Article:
All in all, I don't believe open-world needs to be grindy, but you also need to be conscious about how much time you expect people to do things. It is very difficult to make a gathering activity engaging, fun and non-grindy for 40-60h, but you could potentially do so if you trim the time-to-max of your (mining) activity.

 

I hope something out is this is helpful :)

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I find grind mechanics are also popular in free mobile projects to extend play time with minimum investment in assets or story. I don't find them necessary.

I would like simple routine clicking replaced by some way of automation, like making trading routes to move/trade resources, controlling mine excavation speed by some progress bar etc.

I think "grinding" routine could be replaced with automation during how game progress forward.

I liked how in Witcher they enhanced potion making, when you need to brew it only once, without a need to gather all of the herbs for each time you want to make a same potion.

Though too many automation can make game more of a strategy than an RPG. 

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Grind is what happens when the game runs out of new content (or hides the new content behind a pay wall that requires grinding to overcome).  There are only two ways to avoid it: make the game shorter, or increase the amount of novel content.

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Came in to say the same as the previous post.

Grinding basically means you're doing the same task too many times, and for no real benefit.  Make the task shorter or relevant to the game.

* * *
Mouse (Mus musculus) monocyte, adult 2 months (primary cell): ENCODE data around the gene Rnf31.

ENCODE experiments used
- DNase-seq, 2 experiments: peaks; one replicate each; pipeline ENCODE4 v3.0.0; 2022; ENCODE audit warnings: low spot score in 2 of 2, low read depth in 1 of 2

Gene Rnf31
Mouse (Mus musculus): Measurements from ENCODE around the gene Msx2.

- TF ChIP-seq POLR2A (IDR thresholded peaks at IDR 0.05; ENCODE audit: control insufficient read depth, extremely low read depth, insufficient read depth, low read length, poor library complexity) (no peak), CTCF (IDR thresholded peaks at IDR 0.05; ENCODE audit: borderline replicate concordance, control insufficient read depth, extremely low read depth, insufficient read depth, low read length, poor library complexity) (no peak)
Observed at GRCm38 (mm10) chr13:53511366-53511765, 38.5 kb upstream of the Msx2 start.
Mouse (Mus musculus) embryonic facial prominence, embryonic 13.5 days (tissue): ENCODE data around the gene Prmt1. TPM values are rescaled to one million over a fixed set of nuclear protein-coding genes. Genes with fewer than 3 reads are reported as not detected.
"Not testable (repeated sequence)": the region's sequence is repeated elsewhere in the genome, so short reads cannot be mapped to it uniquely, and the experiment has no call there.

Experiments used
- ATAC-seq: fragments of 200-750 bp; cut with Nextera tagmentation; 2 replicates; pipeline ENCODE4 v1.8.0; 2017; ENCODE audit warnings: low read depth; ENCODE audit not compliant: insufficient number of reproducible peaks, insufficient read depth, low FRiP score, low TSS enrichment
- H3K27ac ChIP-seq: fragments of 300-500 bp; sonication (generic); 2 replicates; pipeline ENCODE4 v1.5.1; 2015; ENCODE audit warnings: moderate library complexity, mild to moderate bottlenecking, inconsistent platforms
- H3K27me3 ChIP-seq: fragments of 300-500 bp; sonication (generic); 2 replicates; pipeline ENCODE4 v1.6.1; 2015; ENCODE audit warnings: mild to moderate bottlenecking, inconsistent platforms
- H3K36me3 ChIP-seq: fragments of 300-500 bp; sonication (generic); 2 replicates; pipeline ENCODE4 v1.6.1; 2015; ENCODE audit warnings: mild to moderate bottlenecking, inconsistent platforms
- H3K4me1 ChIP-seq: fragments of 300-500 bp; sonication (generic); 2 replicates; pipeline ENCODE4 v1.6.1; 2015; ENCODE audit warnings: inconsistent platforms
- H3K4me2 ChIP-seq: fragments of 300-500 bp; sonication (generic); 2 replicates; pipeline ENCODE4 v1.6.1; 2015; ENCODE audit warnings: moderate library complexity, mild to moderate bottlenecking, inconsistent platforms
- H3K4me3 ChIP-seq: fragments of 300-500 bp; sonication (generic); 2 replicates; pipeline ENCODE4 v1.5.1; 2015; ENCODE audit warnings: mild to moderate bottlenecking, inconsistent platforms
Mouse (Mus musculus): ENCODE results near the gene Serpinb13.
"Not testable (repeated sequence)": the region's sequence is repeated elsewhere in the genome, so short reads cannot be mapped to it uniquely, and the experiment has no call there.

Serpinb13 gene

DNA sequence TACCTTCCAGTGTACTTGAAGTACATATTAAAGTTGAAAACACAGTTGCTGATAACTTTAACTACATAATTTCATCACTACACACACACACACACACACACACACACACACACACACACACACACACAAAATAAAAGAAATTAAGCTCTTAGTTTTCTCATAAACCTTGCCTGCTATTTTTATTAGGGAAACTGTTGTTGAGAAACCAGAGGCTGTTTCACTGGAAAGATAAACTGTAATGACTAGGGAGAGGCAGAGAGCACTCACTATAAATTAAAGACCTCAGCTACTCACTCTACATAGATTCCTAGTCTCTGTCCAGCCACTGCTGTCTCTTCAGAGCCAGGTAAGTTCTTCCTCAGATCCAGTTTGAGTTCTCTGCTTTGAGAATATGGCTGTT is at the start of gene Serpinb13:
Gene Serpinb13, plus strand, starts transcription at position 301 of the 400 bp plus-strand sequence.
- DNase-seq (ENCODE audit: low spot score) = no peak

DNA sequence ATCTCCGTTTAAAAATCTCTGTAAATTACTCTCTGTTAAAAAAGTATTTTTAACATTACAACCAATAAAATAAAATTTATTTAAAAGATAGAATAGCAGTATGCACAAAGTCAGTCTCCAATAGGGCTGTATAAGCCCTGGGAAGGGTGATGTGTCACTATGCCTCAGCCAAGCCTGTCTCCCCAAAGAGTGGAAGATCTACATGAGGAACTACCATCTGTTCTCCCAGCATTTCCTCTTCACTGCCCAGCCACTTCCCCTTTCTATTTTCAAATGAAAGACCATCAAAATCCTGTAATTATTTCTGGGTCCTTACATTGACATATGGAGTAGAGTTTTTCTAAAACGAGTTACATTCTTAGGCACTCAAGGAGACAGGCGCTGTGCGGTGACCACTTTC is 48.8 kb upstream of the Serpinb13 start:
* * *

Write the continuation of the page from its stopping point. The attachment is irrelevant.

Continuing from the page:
I have no interest in hunting up 25 quality pelts, but if I happen to come across that many pelts doing other tasks, I may not consider it a grind. For a well-designed game players will collect all the resources they need plus many extras by following along the main path.  If the task is for some non-essential bonus for a 100%'er or someone looking for an exotic element it might also be okay, like collect 300 elemental hearts for a unique elemental super-weapon, but that should not be along the main path.

If something feels like a grind and is not for an external challenge, make it shorter or otherwise integrate it into the gameplay challenge. 

This is a challenge in subscription-based MMOs, since they depend on players sticking around for revenue. If they can use psychological tricks like Skinner boxes to keep you playing long after it is fun, they will do it because that keeps the revenue flowing. They generally try to give quality content, but the grind still get built in.

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Stop chasing a "glorious vision" and limit ("contain") the design too something that can be a good game.  1+1=Chess.  You aren't going to achieve the glorious vision of "The Matrix", an "open world" or "living universe".  That will take 80-100 years, so don't try.  If you are making an "open world" make it a very small one, or separated into "areas" on a strategic map and not a single connected thing.

The glorious vision of the "open world" itself is your problem with "grinding"... it is a "grind" of emptiness and no game, just an empty "world" to "explore".

 

Edited by Kavik Kang

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Since I know almost nothing about the gameplay, I have 2 conflicting solutions for you.

1) What are the fun/exciting parts?  Streamline everything else a bit to get to those more easily.
2) Can the grind itself enhance the experience?  In Runescape, everyone naturally hates the grind, so the time spent grinding adds value to everything gained from it and makes full-looting PvP that much more tense.